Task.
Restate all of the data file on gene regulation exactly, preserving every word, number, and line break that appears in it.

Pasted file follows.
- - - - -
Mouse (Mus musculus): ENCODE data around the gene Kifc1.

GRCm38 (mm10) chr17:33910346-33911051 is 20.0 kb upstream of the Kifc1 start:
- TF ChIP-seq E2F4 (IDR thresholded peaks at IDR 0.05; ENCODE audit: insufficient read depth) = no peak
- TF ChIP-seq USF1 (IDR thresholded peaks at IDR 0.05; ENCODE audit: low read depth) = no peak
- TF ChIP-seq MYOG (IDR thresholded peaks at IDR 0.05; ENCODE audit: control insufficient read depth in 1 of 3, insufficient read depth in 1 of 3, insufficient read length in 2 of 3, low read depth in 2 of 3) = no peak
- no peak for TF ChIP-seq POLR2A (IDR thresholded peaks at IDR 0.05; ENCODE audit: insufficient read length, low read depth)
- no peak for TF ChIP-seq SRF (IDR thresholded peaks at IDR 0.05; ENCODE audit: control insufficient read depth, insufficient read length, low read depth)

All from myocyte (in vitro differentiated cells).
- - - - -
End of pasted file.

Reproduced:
Mouse (Mus musculus): ENCODE data around the gene Kifc1.

GRCm38 (mm10) chr17:33910346-33911051 is 20.0 kb upstream of the Kifc1 start:
- TF ChIP-seq E2F4 (IDR thresholded peaks at IDR 0.05; ENCODE audit: insufficient read depth) = no peak
- TF ChIP-seq USF1 (IDR thresholded peaks at IDR 0.05; ENCODE audit: low read depth) = no peak
- TF ChIP-seq MYOG (IDR thresholded peaks at IDR 0.05; ENCODE audit: control insufficient read depth in 1 of 3, insufficient read depth in 1 of 3, insufficient read length in 2 of 3, low read depth in 2 of 3) = no peak
- no peak for TF ChIP-seq POLR2A (IDR thresholded peaks at IDR 0.05; ENCODE audit: insufficient read length, low read depth)
- no peak for TF ChIP-seq SRF (IDR thresholded peaks at IDR 0.05; ENCODE audit: control insufficient read depth, insufficient read length, low read depth)

All from myocyte (in vitro differentiated cells).